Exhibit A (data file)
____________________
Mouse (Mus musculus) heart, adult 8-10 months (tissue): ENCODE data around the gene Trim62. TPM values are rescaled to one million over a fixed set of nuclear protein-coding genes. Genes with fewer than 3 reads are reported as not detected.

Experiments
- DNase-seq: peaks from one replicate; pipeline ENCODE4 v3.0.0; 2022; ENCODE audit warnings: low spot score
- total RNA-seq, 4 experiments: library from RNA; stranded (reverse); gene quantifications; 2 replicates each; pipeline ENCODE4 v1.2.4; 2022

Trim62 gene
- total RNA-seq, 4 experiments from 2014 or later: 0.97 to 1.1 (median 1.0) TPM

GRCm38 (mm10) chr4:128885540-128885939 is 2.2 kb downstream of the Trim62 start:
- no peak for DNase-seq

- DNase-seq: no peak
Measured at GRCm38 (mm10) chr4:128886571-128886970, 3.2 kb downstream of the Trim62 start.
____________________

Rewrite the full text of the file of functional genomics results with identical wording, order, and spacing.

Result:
Mouse (Mus musculus) heart, adult 8-10 months (tissue): ENCODE data around the gene Trim62. TPM values are rescaled to one million over a fixed set of nuclear protein-coding genes. Genes with fewer than 3 reads are reported as not detected.

Experiments
- DNase-seq: peaks from one replicate; pipeline ENCODE4 v3.0.0; 2022; ENCODE audit warnings: low spot score
- total RNA-seq, 4 experiments: library from RNA; stranded (reverse); gene quantifications; 2 replicates each; pipeline ENCODE4 v1.2.4; 2022

Trim62 gene
- total RNA-seq, 4 experiments from 2014 or later: 0.97 to 1.1 (median 1.0) TPM

GRCm38 (mm10) chr4:128885540-128885939 is 2.2 kb downstream of the Trim62 start:
- no peak for DNase-seq

- DNase-seq: no peak
Measured at GRCm38 (mm10) chr4:128886571-128886970, 3.2 kb downstream of the Trim62 start.